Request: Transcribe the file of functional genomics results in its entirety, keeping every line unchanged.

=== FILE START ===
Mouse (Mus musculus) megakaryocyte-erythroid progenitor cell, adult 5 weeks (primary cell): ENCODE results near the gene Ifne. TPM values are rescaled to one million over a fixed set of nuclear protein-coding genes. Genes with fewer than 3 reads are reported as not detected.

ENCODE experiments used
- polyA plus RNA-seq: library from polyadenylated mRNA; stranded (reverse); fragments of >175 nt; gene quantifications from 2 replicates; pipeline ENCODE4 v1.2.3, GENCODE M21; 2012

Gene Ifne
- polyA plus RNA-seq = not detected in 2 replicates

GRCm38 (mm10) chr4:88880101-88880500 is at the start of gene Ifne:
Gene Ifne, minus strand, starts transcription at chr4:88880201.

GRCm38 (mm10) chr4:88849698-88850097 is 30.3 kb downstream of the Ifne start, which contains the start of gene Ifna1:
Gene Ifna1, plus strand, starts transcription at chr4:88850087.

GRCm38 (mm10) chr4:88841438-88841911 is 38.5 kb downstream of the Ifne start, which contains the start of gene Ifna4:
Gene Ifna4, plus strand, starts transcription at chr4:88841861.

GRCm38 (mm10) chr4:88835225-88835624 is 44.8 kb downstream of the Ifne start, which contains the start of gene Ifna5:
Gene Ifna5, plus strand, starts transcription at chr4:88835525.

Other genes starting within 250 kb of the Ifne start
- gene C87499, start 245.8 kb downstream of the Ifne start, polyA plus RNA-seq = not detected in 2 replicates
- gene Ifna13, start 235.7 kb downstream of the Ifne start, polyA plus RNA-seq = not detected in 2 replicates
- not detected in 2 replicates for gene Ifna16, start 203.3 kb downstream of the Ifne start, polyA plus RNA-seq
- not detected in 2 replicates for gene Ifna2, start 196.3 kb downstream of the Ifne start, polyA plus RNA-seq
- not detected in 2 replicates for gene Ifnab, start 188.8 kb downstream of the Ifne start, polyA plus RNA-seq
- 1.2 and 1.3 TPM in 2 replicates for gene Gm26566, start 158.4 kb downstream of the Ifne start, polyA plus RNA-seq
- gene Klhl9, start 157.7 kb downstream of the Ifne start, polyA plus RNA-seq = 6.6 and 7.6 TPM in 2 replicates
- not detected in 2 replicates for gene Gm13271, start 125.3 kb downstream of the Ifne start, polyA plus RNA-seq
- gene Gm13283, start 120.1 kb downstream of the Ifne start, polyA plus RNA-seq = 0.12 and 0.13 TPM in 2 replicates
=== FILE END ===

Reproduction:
Mouse (Mus musculus) megakaryocyte-erythroid progenitor cell, adult 5 weeks (primary cell): ENCODE results near the gene Ifne. TPM values are rescaled to one million over a fixed set of nuclear protein-coding genes. Genes with fewer than 3 reads are reported as not detected.

ENCODE experiments used
- polyA plus RNA-seq: library from polyadenylated mRNA; stranded (reverse); fragments of >175 nt; gene quantifications from 2 replicates; pipeline ENCODE4 v1.2.3, GENCODE M21; 2012

Gene Ifne
- polyA plus RNA-seq = not detected in 2 replicates

GRCm38 (mm10) chr4:88880101-88880500 is at the start of gene Ifne:
Gene Ifne, minus strand, starts transcription at chr4:88880201.

GRCm38 (mm10) chr4:88849698-88850097 is 30.3 kb downstream of the Ifne start, which contains the start of gene Ifna1:
Gene Ifna1, plus strand, starts transcription at chr4:88850087.

GRCm38 (mm10) chr4:88841438-88841911 is 38.5 kb downstream of the Ifne start, which contains the start of gene Ifna4:
Gene Ifna4, plus strand, starts transcription at chr4:88841861.

GRCm38 (mm10) chr4:88835225-88835624 is 44.8 kb downstream of the Ifne start, which contains the start of gene Ifna5:
Gene Ifna5, plus strand, starts transcription at chr4:88835525.

Other genes starting within 250 kb of the Ifne start
- gene C87499, start 245.8 kb downstream of the Ifne start, polyA plus RNA-seq = not detected in 2 replicates
- gene Ifna13, start 235.7 kb downstream of the Ifne start, polyA plus RNA-seq = not detected in 2 replicates
- not detected in 2 replicates for gene Ifna16, start 203.3 kb downstream of the Ifne start, polyA plus RNA-seq
- not detected in 2 replicates for gene Ifna2, start 196.3 kb downstream of the Ifne start, polyA plus RNA-seq
- not detected in 2 replicates for gene Ifnab, start 188.8 kb downstream of the Ifne start, polyA plus RNA-seq
- 1.2 and 1.3 TPM in 2 replicates for gene Gm26566, start 158.4 kb downstream of the Ifne start, polyA plus RNA-seq
- gene Klhl9, start 157.7 kb downstream of the Ifne start, polyA plus RNA-seq = 6.6 and 7.6 TPM in 2 replicates
- not detected in 2 replicates for gene Gm13271, start 125.3 kb downstream of the Ifne start, polyA plus RNA-seq
- gene Gm13283, start 120.1 kb downstream of the Ifne start, polyA plus RNA-seq = 0.12 and 0.13 TPM in 2 replicates